The emotional, sexual, and psychological stereotyping of females begins when the doctor says, “It’s a girl.” -Shirley Chisholm The very words “It’s a girl” are considered inauspicious and are a source of disappointment for most families in Saudi Arabia. The Islamic country of Saudi Arabia believes in the superiority of men and considers women worthless or rather worth only her ability to bear sons. Princess is one such book that reveals the atrocities faced by woman in Saudi Arabia, irrespective of their class. It’s a ghost written story by Jean Sasson about the life of a Royal Princess of the ruling Saud dynasty of Saudi Arabia. The protagonist’s name is changed to Sultana to protect her identity which we see was a futile effect as revealed in Sasson’s next book “Daughters of Arabia” It is difficult to appreciate the privileges we have, until we acknowledge the cruelty around the world. The first reading of the book left me thanking my stars to be born in a family, which did not discriminate against me for not being a male. The life of women in Saudi Arabia is indeed pitiful. No matter how close a woman is to the throne, ultimately she is an object for sex and for bearing “sons”. Princess is not a feminist writing. It just states facts of the appalling life of women in Saudi Arabia. Princess Sultana does have certain feminist traits, which she uses to gain the little independence she can within her household. The oppression begins from childhood. Sultana remembers being beaten for eating an apple that was desired by her brother. Being the only son in a family of nine daughters, he was given all freedom by their father. Sultana had all the luxuries, money and family influence. No common man could harm her but the threat came from inside not outside. Her father and brother were a threat and to some extend her husband Kareem “By treating women as slaves, as property, men have made themselves as unhappy as the women they rule, and have made love and true companionship unattainable to both sexes.” (P 22-23, Princess) Sultana gets this point across to her husband and perhaps that’s why leads a comparatively better life than most other woman in the country. The book deals with horrific expressions of oppression, which any other country would treat as violation of human rights. During the early 90’s when the book was written, woman in Saudi Arabia had no rights at all. They could not vote, or go to school after they reached puberty. Home tuitions were provided and that too only to a selected few. The women were confined in their houses and when they stepped outside the boundary of their house they were trapped in their veils. The veil concealed not a part of the body but a state of mind. Most women took it in their stride and were trained to bear the brunt of the male in her family. Young girls were married off to men thrice their ages, so as to produce heirs. Sultana’s father’s fifth wife was just a few years older than her! A Muslim man could have up to four wives with the consent of his previous wives, which was ironic because no woman had the right or the power to speak against any male, especially her husband. Tales of rape, torment and murder are prevalent throughout the text. A woman who was raped was executed for her supposed seduction to the rapist. For defying any law, women were stoned to death naked and all this was lawful. “The mere suspicion of sexual misconduct, such as kissing, can bring death to a young girl. In addition, public congratulations are given from the men of religion for the father’s “notable” act of upholding the commands of the Prophet!” (P 62, Princess)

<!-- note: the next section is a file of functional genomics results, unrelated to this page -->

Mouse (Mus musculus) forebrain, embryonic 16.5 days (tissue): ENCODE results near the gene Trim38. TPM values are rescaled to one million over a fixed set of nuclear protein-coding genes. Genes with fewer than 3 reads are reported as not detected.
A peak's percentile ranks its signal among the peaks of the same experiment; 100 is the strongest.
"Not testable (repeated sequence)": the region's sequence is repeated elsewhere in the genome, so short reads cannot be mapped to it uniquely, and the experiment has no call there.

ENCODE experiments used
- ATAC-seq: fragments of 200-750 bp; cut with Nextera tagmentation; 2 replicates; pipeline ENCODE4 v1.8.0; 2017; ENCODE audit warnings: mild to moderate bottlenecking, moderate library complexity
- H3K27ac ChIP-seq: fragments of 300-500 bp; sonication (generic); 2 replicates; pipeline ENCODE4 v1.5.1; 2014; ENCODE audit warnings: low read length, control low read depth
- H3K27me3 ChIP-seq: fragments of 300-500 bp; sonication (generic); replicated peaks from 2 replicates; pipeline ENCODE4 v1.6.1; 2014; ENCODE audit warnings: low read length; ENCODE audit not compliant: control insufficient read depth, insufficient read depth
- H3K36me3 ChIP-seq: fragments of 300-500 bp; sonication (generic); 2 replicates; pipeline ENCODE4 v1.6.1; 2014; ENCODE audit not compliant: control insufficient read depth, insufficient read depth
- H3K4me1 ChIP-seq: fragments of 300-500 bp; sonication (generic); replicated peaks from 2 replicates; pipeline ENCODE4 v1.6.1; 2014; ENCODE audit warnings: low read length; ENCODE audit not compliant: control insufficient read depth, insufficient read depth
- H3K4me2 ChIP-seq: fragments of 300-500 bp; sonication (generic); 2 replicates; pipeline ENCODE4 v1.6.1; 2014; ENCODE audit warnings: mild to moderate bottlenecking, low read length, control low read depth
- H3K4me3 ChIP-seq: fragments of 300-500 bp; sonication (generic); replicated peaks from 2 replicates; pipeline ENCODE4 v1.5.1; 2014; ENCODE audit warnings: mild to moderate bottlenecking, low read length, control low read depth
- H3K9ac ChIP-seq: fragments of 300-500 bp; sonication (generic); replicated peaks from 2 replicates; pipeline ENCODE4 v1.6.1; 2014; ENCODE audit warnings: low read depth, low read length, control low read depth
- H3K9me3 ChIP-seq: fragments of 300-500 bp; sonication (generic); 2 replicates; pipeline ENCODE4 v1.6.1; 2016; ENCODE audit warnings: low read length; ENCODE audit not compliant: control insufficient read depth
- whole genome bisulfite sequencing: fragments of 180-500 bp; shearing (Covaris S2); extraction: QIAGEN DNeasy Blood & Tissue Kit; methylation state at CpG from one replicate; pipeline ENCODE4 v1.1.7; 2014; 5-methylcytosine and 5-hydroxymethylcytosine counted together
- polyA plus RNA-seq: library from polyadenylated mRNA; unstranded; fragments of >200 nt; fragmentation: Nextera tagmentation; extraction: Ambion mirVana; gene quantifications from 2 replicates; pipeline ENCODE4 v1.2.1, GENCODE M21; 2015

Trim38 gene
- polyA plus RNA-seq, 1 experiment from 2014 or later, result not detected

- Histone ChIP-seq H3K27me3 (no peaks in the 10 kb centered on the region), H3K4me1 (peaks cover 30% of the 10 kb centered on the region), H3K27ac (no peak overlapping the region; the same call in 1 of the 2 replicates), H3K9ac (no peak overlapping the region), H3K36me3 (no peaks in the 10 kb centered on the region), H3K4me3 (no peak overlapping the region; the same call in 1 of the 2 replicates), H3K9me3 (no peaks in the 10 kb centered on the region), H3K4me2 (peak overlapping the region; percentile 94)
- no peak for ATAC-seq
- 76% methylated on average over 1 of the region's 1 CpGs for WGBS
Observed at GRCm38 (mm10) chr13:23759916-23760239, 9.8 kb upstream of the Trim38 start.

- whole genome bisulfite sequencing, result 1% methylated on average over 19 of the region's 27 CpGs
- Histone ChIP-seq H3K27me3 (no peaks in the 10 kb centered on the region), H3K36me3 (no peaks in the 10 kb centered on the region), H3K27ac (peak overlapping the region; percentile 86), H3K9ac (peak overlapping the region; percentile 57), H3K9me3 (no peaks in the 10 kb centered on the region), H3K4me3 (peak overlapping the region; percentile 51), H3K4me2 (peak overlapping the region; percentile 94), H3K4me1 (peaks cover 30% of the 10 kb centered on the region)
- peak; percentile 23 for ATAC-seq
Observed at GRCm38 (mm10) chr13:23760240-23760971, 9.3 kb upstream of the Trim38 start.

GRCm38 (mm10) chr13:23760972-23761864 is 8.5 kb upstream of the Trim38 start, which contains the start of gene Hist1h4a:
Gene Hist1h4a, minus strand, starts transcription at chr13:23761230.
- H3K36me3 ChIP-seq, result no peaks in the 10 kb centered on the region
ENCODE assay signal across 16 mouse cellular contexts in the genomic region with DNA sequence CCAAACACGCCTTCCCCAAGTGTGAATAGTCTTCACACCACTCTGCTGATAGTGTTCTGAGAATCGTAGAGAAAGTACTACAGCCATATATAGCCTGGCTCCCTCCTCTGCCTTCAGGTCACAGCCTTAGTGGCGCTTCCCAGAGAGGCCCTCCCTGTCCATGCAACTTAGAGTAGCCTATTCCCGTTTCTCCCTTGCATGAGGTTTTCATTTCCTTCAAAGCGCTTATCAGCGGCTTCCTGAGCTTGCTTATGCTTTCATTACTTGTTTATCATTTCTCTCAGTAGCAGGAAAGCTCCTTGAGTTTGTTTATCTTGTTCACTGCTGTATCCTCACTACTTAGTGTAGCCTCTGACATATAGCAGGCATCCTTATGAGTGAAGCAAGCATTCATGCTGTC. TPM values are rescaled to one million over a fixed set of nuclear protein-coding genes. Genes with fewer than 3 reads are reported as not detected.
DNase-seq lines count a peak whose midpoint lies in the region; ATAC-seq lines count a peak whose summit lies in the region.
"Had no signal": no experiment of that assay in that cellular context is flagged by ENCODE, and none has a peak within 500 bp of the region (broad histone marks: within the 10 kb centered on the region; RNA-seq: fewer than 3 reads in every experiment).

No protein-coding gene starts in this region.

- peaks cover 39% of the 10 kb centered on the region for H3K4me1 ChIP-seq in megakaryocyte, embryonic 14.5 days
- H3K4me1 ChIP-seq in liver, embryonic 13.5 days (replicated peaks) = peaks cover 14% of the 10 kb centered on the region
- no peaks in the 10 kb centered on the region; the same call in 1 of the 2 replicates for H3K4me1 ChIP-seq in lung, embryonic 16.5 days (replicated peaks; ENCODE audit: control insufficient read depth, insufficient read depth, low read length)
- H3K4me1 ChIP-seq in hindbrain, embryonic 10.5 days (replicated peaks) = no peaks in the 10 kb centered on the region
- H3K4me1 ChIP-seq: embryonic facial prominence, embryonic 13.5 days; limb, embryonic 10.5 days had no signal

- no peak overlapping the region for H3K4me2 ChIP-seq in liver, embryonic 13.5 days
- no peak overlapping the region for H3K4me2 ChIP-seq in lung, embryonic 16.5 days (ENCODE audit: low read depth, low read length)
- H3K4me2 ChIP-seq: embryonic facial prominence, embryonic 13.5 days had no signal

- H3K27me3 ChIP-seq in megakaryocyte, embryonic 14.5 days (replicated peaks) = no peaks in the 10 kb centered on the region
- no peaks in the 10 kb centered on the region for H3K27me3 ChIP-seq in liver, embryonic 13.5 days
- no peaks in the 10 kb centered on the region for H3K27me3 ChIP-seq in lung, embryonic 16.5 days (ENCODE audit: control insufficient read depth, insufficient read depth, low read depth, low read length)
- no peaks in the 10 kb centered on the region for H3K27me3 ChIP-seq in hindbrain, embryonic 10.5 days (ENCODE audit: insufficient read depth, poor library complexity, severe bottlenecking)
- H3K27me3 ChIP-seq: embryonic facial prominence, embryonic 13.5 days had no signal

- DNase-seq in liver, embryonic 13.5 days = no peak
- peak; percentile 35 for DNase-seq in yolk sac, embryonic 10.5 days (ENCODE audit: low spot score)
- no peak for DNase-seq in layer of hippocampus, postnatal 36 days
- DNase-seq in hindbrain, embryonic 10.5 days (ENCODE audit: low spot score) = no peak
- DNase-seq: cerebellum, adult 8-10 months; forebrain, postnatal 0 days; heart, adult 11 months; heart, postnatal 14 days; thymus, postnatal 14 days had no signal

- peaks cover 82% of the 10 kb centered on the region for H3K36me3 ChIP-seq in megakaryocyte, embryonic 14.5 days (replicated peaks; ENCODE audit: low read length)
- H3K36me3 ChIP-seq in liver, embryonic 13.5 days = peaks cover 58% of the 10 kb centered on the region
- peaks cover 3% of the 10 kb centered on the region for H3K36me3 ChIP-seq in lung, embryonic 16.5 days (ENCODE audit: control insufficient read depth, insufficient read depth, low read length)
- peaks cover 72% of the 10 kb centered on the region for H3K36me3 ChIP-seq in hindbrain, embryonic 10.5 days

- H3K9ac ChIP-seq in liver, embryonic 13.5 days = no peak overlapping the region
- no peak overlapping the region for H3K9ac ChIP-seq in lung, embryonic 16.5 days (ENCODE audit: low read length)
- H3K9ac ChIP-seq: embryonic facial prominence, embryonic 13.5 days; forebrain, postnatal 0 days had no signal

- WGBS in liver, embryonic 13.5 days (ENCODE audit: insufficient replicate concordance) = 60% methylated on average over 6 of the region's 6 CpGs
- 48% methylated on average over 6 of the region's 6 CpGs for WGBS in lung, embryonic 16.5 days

What actually tore me apart was that there are women who believe these laws are right, for their benefit and in keeping with the Islamic culture. Amidst this entire sultana rose like a phoenix from its ashes. The trilogy-containing princess, princess sultana’s daughters and princess sultana’s circle portrays how sultana defied the men in her life and gave the same courage to her daughters and other female relatives. The book is a must for all females to uphold their self-respect and dignity in this male chauvinistic world and also for the males to be able to love respect and cherish all women.
Reviewed by Shubhli Bhalla